Jewish community joins forces for good on Christmas
DECEMBER 13, 2018, MALDEN – One night many years ago, Ed Weiner and his son Jonathan, then 5 or 6 years old, were walking through Boston Common and saw a number of homeless people sleeping in boxes. When Jonathan asked his parents about it, Weiner and his wife, Elaine, explained to their son that these people had nowhere else to sleep.
“Jonathan pulled my leg and said, ‘Dad, what are we going to do about this?’” said Ed.
Ed and Jonathan Weiner have spent the past three-plus decades answering that question. Not long after that fateful night on the Common, they joined together with Project Ezra, which enlists local Jews to spend Christmas preparing and serving meals for the less fortunate.
Every year for more than 30 years, the father and son team have partnered with Bread of Life, a faith-based ministry in Malden that helps the homeless, hungry, and isolated, to transform this day of service into one of the largest Jewish one-day programs in the region, enlisting roughly 100 volunteers to feed over 1,000 people.
Christmas Day always has begun early for Ed, a Malden native who now lives in Burlington. He is president of Temple Tiferet Shalom of Peabody, which formed in 2015 when Temple Tifereth Israel in Malden closed and consolidated with Temple Beth Shalom of Peabody. He is a longtime member of the Burlington Board of Health, and a medical affairs consultant.
He and Jonathan, a Philadelphia-based biopharmaceutical executive, arrive at Malden High School at 1:30 in the morning to begin preparing for the day. With trucks bringing in hundreds of pounds of donated roast beef, potatoes, green beans, carrots, stuffing, gravy, and turkey, there is a lot of work to do before the meal is served at noon.
For many years, Ed and Jonathan alone directed this gargantuan culinary undertaking. It began at 2:30 one Christmas morning when the event’s chef couldn’t make it.
“I said, ‘Who’s gonna make the food?’ Everyone was standing around and they sort of pointed at me,” said Ed. “We put together a timeline of what do we need you to do now and every 20 minutes from 2:30 in the morning until noontime. I put the timeline together, and with the help of God, we got it done. The next year, they said, ‘Ed, when are you starting?’”
State Representative Ken Gordon, who lives in Bedford and attends Temple Isaiah in Lexington, enjoys being a player in what he calls Ed Weiner’s orchestra. “[Ed] is the orchestra conductor. I play an instrument, which happens to be a potato,” said Gordon. He enjoys chatting with the fellow members of the philharmonic as they prepare food. “I have some really interesting discussions while doing it. We talk about the issues involving our community, our Jewish community, we talk about what’s going on in the state, the country,” said Gordon, who also is an attorney. “It’s easy to roll over in bed that night, but it means something when you make a sacrifice.”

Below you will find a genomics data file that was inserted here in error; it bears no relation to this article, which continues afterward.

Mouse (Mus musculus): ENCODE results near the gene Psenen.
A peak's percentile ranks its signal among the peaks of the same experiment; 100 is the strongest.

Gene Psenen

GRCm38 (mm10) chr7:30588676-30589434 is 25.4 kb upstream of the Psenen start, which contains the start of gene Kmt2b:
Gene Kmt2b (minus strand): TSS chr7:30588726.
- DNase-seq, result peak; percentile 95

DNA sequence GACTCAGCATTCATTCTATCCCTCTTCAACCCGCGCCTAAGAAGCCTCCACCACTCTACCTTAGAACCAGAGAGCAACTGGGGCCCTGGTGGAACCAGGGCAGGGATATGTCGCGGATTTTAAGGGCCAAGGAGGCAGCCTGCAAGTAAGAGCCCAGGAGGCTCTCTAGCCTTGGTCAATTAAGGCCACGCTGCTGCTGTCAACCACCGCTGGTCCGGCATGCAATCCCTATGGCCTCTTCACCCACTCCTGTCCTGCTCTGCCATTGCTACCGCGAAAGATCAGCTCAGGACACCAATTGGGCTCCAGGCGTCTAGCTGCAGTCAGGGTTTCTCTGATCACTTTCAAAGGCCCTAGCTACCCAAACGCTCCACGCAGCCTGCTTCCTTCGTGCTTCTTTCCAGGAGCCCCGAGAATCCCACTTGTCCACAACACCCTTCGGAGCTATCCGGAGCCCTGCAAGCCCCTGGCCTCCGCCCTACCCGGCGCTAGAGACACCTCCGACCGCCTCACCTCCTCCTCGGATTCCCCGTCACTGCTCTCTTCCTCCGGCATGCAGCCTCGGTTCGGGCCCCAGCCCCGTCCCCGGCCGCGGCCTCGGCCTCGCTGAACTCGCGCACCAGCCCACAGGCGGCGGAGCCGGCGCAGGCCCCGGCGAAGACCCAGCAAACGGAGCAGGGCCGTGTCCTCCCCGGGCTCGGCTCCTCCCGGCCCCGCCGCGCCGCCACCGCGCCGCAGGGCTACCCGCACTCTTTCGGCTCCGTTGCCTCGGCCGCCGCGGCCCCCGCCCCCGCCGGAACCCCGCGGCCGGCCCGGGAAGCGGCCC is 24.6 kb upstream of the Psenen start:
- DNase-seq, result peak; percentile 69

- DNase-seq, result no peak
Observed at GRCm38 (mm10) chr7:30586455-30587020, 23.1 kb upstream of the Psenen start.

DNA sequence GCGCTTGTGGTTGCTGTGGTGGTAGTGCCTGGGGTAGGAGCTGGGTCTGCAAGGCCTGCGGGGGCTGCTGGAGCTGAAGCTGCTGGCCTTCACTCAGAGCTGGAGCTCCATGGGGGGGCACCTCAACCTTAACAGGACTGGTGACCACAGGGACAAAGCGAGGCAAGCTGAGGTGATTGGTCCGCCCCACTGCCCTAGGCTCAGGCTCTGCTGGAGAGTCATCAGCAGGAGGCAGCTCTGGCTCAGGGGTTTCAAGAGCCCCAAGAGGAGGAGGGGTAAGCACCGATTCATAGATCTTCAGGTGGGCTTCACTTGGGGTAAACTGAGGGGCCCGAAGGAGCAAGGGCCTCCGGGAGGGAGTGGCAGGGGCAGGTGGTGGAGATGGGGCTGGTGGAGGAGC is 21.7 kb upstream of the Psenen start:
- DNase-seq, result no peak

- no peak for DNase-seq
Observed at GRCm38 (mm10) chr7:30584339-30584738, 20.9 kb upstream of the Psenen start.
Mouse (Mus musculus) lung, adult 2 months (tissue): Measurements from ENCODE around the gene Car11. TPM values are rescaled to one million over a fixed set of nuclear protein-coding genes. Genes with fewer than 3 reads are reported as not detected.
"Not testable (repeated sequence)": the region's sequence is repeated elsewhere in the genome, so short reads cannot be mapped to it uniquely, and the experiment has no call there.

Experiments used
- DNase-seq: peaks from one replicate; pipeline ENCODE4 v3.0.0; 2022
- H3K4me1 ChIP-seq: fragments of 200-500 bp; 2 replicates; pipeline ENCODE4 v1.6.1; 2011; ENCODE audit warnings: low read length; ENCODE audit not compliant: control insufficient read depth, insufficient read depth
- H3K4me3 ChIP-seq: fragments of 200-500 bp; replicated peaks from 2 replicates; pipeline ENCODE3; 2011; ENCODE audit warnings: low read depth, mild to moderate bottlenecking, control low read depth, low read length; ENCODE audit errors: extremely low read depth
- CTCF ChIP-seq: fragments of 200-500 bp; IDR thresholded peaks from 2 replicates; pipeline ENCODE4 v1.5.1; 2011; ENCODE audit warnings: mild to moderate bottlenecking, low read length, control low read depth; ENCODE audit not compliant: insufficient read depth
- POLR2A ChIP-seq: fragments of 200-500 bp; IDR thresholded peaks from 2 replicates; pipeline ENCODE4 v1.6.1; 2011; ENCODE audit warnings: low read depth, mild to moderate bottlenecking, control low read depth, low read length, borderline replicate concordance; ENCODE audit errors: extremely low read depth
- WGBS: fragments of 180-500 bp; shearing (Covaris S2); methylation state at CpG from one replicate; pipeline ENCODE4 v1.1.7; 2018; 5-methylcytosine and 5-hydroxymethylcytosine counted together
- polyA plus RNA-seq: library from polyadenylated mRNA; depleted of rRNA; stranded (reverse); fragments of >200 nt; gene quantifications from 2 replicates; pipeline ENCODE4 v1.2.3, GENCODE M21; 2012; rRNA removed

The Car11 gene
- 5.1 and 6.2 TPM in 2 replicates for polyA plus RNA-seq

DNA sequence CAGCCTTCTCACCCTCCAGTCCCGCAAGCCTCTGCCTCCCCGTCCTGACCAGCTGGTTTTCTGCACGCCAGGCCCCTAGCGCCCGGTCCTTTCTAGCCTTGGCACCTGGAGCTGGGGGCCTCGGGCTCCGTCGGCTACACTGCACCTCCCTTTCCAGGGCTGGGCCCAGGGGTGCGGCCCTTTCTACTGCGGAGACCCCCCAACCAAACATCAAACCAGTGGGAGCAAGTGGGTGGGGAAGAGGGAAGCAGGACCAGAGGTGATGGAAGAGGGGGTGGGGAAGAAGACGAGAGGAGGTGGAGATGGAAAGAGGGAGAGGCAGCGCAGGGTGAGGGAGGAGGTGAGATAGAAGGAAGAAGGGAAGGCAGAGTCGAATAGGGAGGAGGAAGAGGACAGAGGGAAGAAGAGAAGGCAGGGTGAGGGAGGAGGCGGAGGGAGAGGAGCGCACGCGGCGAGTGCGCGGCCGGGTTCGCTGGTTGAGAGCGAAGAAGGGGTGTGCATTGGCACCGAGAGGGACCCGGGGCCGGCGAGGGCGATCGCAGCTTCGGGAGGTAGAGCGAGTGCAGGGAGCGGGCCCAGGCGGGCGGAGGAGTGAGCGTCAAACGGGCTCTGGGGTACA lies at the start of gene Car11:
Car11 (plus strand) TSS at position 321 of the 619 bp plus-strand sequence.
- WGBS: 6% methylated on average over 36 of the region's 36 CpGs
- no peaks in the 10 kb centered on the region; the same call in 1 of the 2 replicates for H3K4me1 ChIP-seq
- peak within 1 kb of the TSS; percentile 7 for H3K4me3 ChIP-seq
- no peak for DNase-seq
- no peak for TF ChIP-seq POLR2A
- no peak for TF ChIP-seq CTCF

Now, Mike Levine, the executive chef at Rockefellas restaurant in Salem, helps Ed and Jonathan manage the group of volunteers unloading, peeling, chopping, and cooking. Given that it’s Christmas, Ed estimates that about three quarters of the volunteers are Jewish. Many of them, like Sam Tabasky, a consultant from Middleton, are members of Temple Tiferet Shalom.
“This has really been a major project for our temple all these years,” said Tabasky, who has participated in the event every year since its inception. “It’s a privilege to do something like this. It’s something we feel we owe the community, and we want to give back to the community, and allow other people to have their day off.”
The event attracts volunteers from around the region, including Phillip Weiner, Ed’s brother who now lives in Newton, and is a former international war crimes judge; state Senator Cindy Friedman of Arlington; and Malden Mayor Gary Christenson.
“One of the things we joke about is that all volunteers are the same – so whether you’re a politician or anybody else who’s showing up, you’re most likely at 2:30, 3 in the morning peeling potatoes with everyone else,” said Jonathan. “On Christmas Day last year, there was a big snowstorm in the Boston area, and I was wandering around the high school looking for a shovel, and Gary [Christenson] said, ‘I’ve got one in my car!’ And next thing you know, you have the mayor of Malden shoveling out the front walkway of the high school so that our volunteers could get in.”
According to Jonathan, he and his father begin planning next year’s event the day after Christmas. Ed works hard to raise money, and for the past few years has personally matched every donation up to $1,000. Meanwhile, Jonathan works hard to secure donations for food and toiletries.
“We work the rest of the year to figure things out, to get a number of donations, whether it be financial, soaps, shampoos, other toiletries, or even food,” said Jonathan. “Throughout the year, we’ve been fortunate to have a number of key partnerships.”
Two of their largest donors are Bimbo Bakeries, a commercial bakery in Wilmington, and Costco of Everett, which both fill two or three pickup trucks worth of donated food.
Once those truckloads have been prepared to perfection, there is often so much food that guests leave with up to a week’s worth of meals. Additionally, 700 to 800 Christmas dinners are delivered to people unable to leave their homes. The event also provides hundreds of boxes of toiletries for its guests.
Decades after Jonathan first asked his father how they could help the homeless, Ed is satisfied that they have done their part.
“We’re talking about hundreds of Jewish people coming together to make a difference on Christmas – it’s really extraordinary,” he said. “When I die, they’re gonna ask me did I make a difference. I’ve done so much, Jonathan has done so much, that we can say we did.”
To volunteer, contact Congregation Tiferet Shalom in Peabody. Call 978-535-2100 or visit templetiferetshalom.org.